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I want to know which of the following constructs is preferred and faster.

unsigned char str1 = (unsigned char)str2 vs unsigned char str1 = str2 & 0xff
or
unsigned value1 = (unsigned)value2 vs unsigned value1 = value2 & 0xffffffff

Questions:
- by converting from to:
- Is 1st faster than 2nd (0xff or 0xffffffff)?
- Which do you prefer to use? and which is better to use?
- Can (unsigned char)str can be changed as str & 0xff?

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closed as not a real question by Oliver Charlesworth, Hasturkun, Loki Astari, Botz3000, abatishchev May 16 '12 at 14:04

It's difficult to tell what is being asked here. This question is ambiguous, vague, incomplete, overly broad, or rhetorical and cannot be reasonably answered in its current form. For help clarifying this question so that it can be reopened, visit the help center. If this question can be reworded to fit the rules in the help center, please edit the question.

3  
What are you trying to accomplish? –  Mysticial May 15 '12 at 14:38
    
What? These aren't doing the same thing... –  Oliver Charlesworth May 15 '12 at 14:38
1  
Do you mean str & 0xff ? I'm not sure why you're asking this but your answer depends very much on what you're trying to acheive. Could you clarify the context? –  Component 10 May 15 '12 at 14:40
    
I edited question should be clear now –  user1396367 May 15 '12 at 15:39

2 Answers 2

up vote 4 down vote accepted

No two of those four code snippets do the same thing. Any speed difference between them is both irrelevant (since code that runs faster but does the wrong thing is worthless) and negligible (they're all pretty fast).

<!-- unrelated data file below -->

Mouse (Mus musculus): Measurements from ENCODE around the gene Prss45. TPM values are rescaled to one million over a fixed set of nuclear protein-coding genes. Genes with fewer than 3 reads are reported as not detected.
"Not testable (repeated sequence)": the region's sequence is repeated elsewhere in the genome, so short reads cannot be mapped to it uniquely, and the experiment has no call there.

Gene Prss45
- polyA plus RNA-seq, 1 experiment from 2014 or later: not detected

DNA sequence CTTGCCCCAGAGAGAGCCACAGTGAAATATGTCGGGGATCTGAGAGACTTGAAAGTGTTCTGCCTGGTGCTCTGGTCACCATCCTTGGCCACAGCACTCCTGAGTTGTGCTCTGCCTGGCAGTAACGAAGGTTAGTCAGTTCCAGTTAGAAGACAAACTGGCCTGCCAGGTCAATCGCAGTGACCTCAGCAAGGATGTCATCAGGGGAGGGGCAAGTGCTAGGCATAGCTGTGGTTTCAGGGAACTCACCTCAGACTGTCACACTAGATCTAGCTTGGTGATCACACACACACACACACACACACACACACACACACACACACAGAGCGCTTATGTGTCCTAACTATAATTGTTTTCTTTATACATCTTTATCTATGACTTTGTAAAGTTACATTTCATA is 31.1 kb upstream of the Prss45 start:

Edit for updated question:

Assuming that CHAR_BIT == 8, and that str is one of: an unsigned integer; a signed integer with positive value; a signed integer with 2's complement representation; then (unsigned char) str gives the same numeric result as str & 0xff, but with a different type. Whichever one you write, the compiler will pick a fast way to compute that result, quite possibly the same way in both cases. So you may as well just write unsigned char str1 = str2;, and add the cast to (unsigned char) if needed to suppress any compiler warning you get for an implicit conversion that loses information.

On most implementations, unsigned is a 32 bit type, in which case (unsigned)value2 produces different values from value2 & 0xffff for value2 greater than 65535. Leaving that aside (so assuming you're on a 16 bit implementation), it's the same deal as with unsigned char except that provided value2 also has type unsigned then the results have the same type as well as the same value.

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yes you are absolutely right, but it should be 0xffffffff not 0xffff my mistake, sorry about that. so by converting value from to I'll get same value and does not matter if I use (unsigned)value or value & 0xffffffff.If 0xff is equal 255 what value of haxdecimal will be for (-128-127)? –  user1396367 May 16 '12 at 0:37
    
@Make: I'm not sure I understand the question. -128-127 is -255. Obviously this cannot be represented in any unsigned type, since it is negative. It cannot be represented in a signed type in any less than 9 bits. Its 16-bit 2's complement representation is 0xFF01, but be careful there, because in C the literal 0xFF01 doesn't represent -255, it represents 65281. Rule of thumb, don't try to use hex literals for negative values. –  Steve Jessop May 17 '12 at 9:02
    
Thanks Steve. (-128,+127) signed byte –  user1396367 May 17 '12 at 23:15

The effect of the casts highly depends on the type of str and value.
E.g. if str is unsigned char, casting it to unsigned char does nothing, for good or bad. If it's int it changes things, and if a pointer - it's another matter completely.

Regarding performance - it's the last thing you should worry about. The difference, if any, would be tiny. Spend your optimization efforts where it matters.

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